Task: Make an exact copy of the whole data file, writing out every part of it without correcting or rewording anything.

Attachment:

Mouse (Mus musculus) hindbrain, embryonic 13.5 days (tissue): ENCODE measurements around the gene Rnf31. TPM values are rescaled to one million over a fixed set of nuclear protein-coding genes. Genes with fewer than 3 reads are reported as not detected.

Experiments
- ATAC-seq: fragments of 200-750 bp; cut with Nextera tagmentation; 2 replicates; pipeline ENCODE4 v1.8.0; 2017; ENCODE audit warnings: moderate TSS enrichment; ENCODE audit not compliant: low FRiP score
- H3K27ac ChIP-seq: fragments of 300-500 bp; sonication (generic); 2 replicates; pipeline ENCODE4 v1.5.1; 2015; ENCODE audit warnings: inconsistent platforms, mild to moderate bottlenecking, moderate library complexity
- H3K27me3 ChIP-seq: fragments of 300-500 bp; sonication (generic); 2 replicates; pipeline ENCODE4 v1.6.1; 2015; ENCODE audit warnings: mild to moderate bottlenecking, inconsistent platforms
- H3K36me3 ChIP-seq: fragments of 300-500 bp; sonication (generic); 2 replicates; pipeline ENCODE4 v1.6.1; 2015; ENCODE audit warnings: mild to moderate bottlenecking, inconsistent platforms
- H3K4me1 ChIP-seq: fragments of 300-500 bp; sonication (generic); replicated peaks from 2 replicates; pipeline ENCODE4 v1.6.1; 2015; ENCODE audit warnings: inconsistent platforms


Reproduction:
Mouse (Mus musculus) hindbrain, embryonic 13.5 days (tissue): ENCODE measurements around the gene Rnf31. TPM values are rescaled to one million over a fixed set of nuclear protein-coding genes. Genes with fewer than 3 reads are reported as not detected.

Experiments
- ATAC-seq: fragments of 200-750 bp; cut with Nextera tagmentation; 2 replicates; pipeline ENCODE4 v1.8.0; 2017; ENCODE audit warnings: moderate TSS enrichment; ENCODE audit not compliant: low FRiP score
- H3K27ac ChIP-seq: fragments of 300-500 bp; sonication (generic); 2 replicates; pipeline ENCODE4 v1.5.1; 2015; ENCODE audit warnings: inconsistent platforms, mild to moderate bottlenecking, moderate library complexity
- H3K27me3 ChIP-seq: fragments of 300-500 bp; sonication (generic); 2 replicates; pipeline ENCODE4 v1.6.1; 2015; ENCODE audit warnings: mild to moderate bottlenecking, inconsistent platforms
- H3K36me3 ChIP-seq: fragments of 300-500 bp; sonication (generic); 2 replicates; pipeline ENCODE4 v1.6.1; 2015; ENCODE audit warnings: mild to moderate bottlenecking, inconsistent platforms
- H3K4me1 ChIP-seq: fragments of 300-500 bp; sonication (generic); replicated peaks from 2 replicates; pipeline ENCODE4 v1.6.1; 2015; ENCODE audit warnings: inconsistent platforms